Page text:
Although there are important differences, El Fadl’s experience speaking out as a liberal Muslim might resonate with this community or your personal experience as a liberal religious voice in the midst of a conservative Christian landscape.
* * * * *
When El Fadl talks about his journey toward this diversity-and-human-rights-loving Islam, a journey, he describes, of “wrestling Islam from extremists” – he always talks about beauty.
Experiencing, knowing, and creating beauty, offers El Fadl, is central to Islam and the Muslim experience. “Beauty” he confesses, “is to fall in love with God, to fall in love with the Word of God, with the Qur’an, to read it and to feel that it peels away layers of obfuscation that I have spent numerous times building around myself.”
“Beauty,” he continues “is to look around me and fully understand and feel, therein is God, in all that I see – ”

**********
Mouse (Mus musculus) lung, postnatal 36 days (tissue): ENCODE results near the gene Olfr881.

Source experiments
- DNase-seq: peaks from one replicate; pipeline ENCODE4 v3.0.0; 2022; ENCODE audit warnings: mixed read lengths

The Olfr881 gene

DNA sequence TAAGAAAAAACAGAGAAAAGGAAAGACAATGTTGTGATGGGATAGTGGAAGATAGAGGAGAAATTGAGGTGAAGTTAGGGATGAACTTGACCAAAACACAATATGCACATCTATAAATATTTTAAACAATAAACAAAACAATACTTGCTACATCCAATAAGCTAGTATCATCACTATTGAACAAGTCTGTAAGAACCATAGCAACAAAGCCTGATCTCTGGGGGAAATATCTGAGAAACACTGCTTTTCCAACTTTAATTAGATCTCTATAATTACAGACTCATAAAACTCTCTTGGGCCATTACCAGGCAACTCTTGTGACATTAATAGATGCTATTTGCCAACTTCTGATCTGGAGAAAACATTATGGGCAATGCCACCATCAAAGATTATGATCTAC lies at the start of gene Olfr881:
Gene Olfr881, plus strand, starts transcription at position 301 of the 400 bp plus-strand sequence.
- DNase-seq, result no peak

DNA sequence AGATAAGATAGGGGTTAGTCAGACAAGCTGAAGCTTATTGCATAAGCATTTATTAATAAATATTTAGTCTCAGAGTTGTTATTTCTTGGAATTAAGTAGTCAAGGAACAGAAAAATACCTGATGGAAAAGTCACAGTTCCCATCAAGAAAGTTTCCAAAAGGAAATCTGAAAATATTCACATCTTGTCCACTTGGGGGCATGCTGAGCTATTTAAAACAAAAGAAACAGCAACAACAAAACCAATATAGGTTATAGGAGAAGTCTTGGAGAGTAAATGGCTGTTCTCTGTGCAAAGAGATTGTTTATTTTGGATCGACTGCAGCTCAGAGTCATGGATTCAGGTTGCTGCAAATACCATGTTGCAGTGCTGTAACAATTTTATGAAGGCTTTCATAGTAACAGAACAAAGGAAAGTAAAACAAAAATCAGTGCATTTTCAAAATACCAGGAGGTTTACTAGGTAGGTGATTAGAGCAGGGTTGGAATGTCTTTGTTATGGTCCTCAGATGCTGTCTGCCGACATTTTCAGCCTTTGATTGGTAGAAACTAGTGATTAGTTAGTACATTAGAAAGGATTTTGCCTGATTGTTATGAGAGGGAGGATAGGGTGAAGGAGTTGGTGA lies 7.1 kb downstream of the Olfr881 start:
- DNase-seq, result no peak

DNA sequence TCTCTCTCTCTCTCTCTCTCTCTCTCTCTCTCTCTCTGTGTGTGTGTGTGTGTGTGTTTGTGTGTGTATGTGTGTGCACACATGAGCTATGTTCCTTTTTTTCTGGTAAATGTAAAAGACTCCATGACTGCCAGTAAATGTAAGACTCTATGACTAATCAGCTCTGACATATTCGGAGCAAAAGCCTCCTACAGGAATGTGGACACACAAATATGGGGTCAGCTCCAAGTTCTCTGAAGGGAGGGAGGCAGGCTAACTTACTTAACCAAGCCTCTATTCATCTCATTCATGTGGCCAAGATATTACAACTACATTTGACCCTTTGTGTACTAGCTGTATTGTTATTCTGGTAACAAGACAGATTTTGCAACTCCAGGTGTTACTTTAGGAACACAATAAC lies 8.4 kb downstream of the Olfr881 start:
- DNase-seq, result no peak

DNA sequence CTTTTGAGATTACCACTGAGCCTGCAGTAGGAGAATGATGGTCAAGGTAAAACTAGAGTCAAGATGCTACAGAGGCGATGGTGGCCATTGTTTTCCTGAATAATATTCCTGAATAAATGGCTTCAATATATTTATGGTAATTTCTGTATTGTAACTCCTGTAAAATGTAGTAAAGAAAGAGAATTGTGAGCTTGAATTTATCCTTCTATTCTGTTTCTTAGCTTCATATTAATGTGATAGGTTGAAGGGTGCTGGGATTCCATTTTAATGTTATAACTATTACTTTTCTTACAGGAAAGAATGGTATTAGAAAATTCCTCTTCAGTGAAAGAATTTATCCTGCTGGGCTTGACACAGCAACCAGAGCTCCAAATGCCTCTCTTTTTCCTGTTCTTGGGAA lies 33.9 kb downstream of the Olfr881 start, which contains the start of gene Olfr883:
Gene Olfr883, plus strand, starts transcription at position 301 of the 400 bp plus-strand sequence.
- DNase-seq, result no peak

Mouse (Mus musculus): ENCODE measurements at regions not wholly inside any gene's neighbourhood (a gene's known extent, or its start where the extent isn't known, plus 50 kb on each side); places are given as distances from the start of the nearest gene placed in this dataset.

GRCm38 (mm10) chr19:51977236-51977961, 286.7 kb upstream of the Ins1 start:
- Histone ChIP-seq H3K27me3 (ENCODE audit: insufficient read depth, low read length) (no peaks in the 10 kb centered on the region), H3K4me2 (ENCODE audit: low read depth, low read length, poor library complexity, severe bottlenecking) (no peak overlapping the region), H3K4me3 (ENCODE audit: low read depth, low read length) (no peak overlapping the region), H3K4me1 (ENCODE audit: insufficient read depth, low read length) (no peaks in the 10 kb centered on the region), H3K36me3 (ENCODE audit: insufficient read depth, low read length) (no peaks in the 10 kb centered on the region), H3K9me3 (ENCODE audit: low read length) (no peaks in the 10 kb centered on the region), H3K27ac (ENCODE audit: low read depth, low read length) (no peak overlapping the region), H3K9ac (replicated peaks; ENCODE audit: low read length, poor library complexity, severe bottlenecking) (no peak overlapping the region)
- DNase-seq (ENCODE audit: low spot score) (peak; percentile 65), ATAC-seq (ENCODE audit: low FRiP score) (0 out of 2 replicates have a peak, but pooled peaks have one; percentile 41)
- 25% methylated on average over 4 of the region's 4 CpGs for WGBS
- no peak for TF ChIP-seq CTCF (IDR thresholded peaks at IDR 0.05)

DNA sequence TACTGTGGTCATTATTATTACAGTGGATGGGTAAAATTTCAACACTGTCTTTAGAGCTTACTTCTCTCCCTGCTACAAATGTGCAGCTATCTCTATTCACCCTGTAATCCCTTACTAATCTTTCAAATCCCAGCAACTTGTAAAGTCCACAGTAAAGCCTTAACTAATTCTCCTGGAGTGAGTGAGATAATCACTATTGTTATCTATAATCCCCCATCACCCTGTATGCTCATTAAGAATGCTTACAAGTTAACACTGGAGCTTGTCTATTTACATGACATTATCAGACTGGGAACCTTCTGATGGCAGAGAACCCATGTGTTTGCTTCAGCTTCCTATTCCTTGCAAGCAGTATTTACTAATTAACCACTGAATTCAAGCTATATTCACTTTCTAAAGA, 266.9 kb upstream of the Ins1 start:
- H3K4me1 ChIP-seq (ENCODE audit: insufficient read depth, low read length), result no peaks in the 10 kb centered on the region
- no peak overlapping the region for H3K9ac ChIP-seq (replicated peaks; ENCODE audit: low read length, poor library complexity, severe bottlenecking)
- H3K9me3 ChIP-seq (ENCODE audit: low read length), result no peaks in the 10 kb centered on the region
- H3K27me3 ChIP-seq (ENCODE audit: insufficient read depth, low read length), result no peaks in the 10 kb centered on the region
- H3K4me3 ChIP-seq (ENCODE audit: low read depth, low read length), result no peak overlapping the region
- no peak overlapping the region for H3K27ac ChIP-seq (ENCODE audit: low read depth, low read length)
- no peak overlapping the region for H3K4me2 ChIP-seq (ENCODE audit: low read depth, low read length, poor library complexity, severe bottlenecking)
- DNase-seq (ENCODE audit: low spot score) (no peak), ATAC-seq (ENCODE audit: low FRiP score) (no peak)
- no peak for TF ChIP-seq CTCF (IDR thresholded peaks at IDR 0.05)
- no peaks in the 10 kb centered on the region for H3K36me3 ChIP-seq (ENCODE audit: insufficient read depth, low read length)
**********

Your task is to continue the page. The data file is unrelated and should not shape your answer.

For some of us, El Fadl’s use of the word “God” might leave us on the sidelines. But, I invite you to stay in it with me a little longer. Because I think you do know the feeling that accompanies an experience of beauty that he’s describing.
In this teaching, Beauty – is to see something, to feel something that peels away the layers of obfuscation, the layers of fog. For me, I immediately think of these mountains. These towering rocks teeming with life and keepers of history.
Sometimes after a long day in the midst of a long drive – and thoroughly fogged up by my mounting to do list – I’ll make it to a stoplight at the top of a ridge and get struck by an expansive view of the mountains. It’s one of those views where you can’t tell where the mountains begin or where they end, they just go on and on in their ancientness and wisdom across the sky. It’s an experience of beauty that pierces through my fog for a few blissful moments.
Sometimes I also have this feeling when I first smell lilacs in spring. Or even my first sip of coffee by a window in the stillness of a quiet morning.